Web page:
The Washington Post today ran a lengthy front-page story headlined “As Mexico drug violence runs rampant, U.S. guns tied to crime south of border.” The title pretty much sums it up: the Post states that an “unprecedented number of American guns [are flowing] to the murderous drug cartels across the border” and that this is fueling the violent battle between drug runners and the Mexican government.

Of course, one reason that battle has turned violent is because the Mexican government of Felipe Calderon is trying, for the first time, to crack down on the gangs, who – not surprisingly – are fighting back. The writ of the Mexican state has never run throughout Mexico, and it has often been undermined by corruption. The U.S. has much to gain from Calderon’s efforts, and it is in no way a criticism of Calderon to point out that violence in Mexico is driven by Mexican causes, and must find a Mexican solution.

Similarly, to the extent that there is gun running across the border from the U.S. into Mexico – and it certainly does exist – this, like the illegal immigrants that cross the other way, is a testimony to the fact that neither the U.S. nor Mexico controls the border. It would be a wonderful thing if U.S. newspapers, and politicians, campaigned as vigorously for border control as they do for gun control.

Sadly, the Post ignores the Mexican context, and sticks to the tried and true role of blaming the United States for Mexico’s problems. It breathlessly reports that twelve U.S. gun dealers “have had double-digit traces of ‘crime guns’ to their stores from Mexico.” That does not get us very far: ten is a “double-digit” number of traces. The Post singles out one gun dealer who, it claims, has had “more than 115 guns from his stores” seized in the past two years in Mexico. That is about one gun seized every week in all of Mexico.

To back up its assertion that the U.S. is the source of most of Mexico’s guns (“statistics . . . show that 80 to 90 percent of the weapons seized in Mexico are first sold in the United States”), the Post cites the claim that “Federal authorities say that more than 60,000 U.S. guns of all types have been recovered in Mexico in the past four years.” This is a wild exaggeration. The Post is referring to an oft-cited U.S. Government Accountability Office study which shows that, of the guns seized in Mexico and given to the ATF for tracing from 2004 through 2008, approximately 87 percent originated in the U.S.

But this number says nothing about the percentage of guns seized in Mexico that originated in the U.S., because the U.S. does not trace – because they are not of U.S. origin, and so are not submitted by Mexican authorities to the U.S. for tracing – the majority of guns seized in Mexico. According to the GAO, the number of guns seized in Mexico that have been traced back to the U.S. has ranged from 5,260 in 2005 to 1,950 in 2006 to 3,060 in 2007 to 6,700 in 2008. That is a total of about 17,000, nowhere close to 60,000.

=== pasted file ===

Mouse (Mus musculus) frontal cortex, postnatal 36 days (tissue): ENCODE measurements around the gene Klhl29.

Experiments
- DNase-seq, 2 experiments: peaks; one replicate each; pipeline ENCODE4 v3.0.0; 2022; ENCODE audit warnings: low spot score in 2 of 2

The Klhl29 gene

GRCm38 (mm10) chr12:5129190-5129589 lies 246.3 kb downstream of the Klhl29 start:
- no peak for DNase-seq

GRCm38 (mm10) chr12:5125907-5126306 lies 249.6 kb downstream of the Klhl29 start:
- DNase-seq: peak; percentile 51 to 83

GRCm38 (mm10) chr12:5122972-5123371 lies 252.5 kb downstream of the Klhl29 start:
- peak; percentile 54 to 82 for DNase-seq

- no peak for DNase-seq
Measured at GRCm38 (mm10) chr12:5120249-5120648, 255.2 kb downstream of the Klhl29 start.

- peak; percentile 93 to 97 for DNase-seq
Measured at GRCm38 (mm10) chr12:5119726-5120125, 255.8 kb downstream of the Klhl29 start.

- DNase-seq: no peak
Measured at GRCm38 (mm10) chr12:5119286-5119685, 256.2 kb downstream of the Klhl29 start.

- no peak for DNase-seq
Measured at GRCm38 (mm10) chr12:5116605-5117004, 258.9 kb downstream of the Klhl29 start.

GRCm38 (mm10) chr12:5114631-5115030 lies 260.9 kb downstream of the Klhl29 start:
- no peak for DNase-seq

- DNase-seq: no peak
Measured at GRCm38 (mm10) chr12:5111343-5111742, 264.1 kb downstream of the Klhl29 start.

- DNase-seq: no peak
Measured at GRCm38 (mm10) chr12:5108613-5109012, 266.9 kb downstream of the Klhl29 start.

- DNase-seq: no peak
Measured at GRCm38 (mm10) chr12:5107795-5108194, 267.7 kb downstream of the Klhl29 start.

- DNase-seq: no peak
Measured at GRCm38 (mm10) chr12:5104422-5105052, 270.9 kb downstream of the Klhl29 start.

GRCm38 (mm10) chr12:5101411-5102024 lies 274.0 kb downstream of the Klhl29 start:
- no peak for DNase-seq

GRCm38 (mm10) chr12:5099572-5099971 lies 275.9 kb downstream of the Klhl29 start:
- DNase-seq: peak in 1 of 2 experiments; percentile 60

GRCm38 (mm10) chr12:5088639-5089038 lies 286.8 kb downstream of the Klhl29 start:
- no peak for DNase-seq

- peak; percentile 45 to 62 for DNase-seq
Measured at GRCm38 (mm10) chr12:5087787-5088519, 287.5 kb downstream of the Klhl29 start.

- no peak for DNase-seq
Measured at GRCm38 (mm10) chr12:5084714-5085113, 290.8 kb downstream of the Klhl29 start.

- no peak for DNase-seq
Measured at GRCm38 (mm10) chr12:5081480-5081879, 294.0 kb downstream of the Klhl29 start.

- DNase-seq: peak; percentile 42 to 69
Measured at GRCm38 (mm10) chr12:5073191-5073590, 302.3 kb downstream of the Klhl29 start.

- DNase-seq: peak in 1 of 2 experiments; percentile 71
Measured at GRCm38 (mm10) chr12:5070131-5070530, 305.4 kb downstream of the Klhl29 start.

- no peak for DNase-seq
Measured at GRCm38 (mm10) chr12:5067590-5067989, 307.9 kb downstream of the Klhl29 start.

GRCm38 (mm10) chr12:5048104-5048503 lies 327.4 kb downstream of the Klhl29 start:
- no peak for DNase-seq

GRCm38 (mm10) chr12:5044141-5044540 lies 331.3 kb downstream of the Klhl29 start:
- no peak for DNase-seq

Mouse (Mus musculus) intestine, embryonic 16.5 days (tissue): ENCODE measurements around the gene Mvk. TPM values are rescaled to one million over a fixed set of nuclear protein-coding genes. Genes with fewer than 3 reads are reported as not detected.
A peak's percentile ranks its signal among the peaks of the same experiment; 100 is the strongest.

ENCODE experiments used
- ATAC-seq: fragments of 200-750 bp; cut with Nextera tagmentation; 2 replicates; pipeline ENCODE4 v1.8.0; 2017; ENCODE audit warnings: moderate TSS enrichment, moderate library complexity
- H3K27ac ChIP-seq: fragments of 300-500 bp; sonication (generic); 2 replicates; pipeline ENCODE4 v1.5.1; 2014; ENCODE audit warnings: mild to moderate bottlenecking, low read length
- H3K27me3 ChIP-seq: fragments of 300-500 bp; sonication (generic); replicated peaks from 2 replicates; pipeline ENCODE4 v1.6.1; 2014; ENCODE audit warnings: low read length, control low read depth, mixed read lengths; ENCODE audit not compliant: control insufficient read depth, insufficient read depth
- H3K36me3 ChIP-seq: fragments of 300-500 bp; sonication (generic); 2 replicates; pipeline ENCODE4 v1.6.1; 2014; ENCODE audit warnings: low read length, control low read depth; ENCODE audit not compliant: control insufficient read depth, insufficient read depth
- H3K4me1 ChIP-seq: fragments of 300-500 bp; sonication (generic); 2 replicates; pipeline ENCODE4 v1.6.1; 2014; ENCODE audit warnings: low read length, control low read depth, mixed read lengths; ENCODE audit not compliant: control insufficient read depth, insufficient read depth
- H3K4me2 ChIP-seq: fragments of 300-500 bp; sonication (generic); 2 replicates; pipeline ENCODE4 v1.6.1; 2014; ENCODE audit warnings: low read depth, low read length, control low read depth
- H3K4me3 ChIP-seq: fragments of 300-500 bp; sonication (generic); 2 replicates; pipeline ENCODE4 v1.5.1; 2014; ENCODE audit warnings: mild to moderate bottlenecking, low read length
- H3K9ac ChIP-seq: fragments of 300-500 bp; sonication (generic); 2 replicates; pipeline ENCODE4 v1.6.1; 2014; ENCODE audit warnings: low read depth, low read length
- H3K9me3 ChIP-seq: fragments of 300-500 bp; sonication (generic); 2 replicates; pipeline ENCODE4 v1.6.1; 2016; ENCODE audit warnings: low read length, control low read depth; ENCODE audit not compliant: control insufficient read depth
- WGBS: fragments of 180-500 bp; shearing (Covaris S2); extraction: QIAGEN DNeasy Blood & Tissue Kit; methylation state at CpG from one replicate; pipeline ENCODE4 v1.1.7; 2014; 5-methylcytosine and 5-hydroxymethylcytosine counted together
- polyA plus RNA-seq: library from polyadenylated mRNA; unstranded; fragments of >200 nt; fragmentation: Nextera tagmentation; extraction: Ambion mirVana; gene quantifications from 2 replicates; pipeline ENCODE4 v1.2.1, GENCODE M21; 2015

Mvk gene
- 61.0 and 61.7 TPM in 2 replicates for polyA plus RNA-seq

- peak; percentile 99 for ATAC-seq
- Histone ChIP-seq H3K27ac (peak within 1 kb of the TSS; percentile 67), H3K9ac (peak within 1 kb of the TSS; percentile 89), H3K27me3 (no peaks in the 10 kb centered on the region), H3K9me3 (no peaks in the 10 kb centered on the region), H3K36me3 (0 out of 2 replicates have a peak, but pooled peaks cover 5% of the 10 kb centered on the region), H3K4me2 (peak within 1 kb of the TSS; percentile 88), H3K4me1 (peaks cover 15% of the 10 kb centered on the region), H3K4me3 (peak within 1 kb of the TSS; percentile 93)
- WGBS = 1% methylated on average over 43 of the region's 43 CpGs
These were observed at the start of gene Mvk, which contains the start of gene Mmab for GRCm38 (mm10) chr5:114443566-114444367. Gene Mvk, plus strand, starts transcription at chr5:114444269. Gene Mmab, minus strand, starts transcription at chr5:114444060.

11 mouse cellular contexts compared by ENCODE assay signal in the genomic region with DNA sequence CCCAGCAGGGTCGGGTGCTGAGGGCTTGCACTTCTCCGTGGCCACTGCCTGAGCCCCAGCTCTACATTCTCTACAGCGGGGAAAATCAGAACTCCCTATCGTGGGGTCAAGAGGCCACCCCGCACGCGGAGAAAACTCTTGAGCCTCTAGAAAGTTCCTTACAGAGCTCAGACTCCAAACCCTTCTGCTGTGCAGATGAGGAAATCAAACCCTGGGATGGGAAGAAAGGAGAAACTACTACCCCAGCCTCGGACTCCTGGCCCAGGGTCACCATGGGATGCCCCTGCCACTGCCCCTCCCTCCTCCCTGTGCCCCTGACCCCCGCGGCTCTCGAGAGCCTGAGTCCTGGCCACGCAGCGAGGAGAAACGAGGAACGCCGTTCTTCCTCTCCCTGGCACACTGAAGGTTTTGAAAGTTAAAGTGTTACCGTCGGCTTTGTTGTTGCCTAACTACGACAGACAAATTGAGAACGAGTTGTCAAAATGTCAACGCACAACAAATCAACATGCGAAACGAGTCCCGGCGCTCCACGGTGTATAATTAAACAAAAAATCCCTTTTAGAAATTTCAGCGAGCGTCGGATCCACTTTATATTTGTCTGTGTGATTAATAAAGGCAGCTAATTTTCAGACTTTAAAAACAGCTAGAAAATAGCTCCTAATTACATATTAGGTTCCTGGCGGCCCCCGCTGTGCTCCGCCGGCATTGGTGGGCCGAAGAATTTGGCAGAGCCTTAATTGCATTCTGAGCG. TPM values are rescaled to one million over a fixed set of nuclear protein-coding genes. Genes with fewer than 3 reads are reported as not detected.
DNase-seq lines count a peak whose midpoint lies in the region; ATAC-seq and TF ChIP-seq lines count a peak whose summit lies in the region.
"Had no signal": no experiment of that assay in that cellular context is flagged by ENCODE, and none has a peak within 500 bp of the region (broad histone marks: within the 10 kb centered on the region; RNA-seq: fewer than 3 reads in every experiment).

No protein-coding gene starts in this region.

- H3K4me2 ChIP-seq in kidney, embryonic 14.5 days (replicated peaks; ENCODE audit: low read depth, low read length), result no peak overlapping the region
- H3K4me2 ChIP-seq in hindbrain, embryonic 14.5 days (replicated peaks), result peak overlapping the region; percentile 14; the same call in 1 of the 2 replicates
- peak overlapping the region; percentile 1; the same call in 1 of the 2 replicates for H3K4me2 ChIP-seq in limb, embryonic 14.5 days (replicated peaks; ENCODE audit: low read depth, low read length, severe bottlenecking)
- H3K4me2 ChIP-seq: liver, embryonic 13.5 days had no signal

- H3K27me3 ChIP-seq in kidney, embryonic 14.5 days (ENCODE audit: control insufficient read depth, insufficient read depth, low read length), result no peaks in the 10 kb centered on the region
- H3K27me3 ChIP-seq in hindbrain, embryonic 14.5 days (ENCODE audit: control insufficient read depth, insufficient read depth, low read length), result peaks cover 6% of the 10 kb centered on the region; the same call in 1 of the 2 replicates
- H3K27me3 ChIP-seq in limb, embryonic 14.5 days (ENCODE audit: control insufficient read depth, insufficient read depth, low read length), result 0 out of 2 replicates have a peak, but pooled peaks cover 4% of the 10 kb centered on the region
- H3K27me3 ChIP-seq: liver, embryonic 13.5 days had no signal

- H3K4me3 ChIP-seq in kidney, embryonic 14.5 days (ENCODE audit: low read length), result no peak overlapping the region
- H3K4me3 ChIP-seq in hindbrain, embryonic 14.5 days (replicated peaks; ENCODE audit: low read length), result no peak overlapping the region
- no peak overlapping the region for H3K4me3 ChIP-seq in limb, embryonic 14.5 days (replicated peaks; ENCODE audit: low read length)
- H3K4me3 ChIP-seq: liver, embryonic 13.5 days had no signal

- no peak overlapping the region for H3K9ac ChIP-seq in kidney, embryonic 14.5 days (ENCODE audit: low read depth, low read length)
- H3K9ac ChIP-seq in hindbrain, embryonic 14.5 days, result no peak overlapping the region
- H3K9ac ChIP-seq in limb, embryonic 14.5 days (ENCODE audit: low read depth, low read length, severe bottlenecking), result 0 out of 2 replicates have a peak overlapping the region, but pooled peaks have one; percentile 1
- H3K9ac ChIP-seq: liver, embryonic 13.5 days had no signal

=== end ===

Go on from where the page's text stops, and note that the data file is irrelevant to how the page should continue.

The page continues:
There really should not be any dispute about this. It is not an argument about policy. It is about nothing more, or less, than who can look up a number in a government publication more accurately. To its credit, the Post does give the National Rifle Association space for rebuttal, but it leaves the impression that “the gun lobby” is simply trying to defend a long-discredited position. The reality is that, if 60,000 guns – or 75,000, as President Calderon said in May – have been seized in Mexico in recent years, less than a third have been traced back to the U.S.

Amazingly, the Post even acknowledges that “most guns seized in Mexico [are] not traced.” If that is so, then it is obviously impossible to know what proportion of guns came from the United States. As Jess T. Ford, the GAO’s Director of International Affairs and Trade, put it when he testified before the House in 2009, “is impossible to know how many firearms are illegally trafficked into Mexico in a given year.” By acknowledging the limited scope of Mexican tracing, the Post destroys the creditability of its claim that the vast majority of guns seized in Mexico come from the U.S.

The Post, at least, spares its readers another round of praise for CIFTA, the Inter-American Convention Against the Illicit Manufacturing of and Trafficking in Firearms, Ammunition, Explosives, and Other Related Materials. That is a relief, because CIFTA is a bad treaty for a great many reasons. But make no mistake: these sorts of stories are part of an ongoing effort to secure CIFTA’s ratification by persuading the American public, and U.S. Senators, that CIFTA will cure Mexico’s ills. Fortunately, the Senate seems [5] in no mood to go along. But that does not stop the treaty’s supporters from trying. It would, though, be nice if they could at least look up the numbers accurately.

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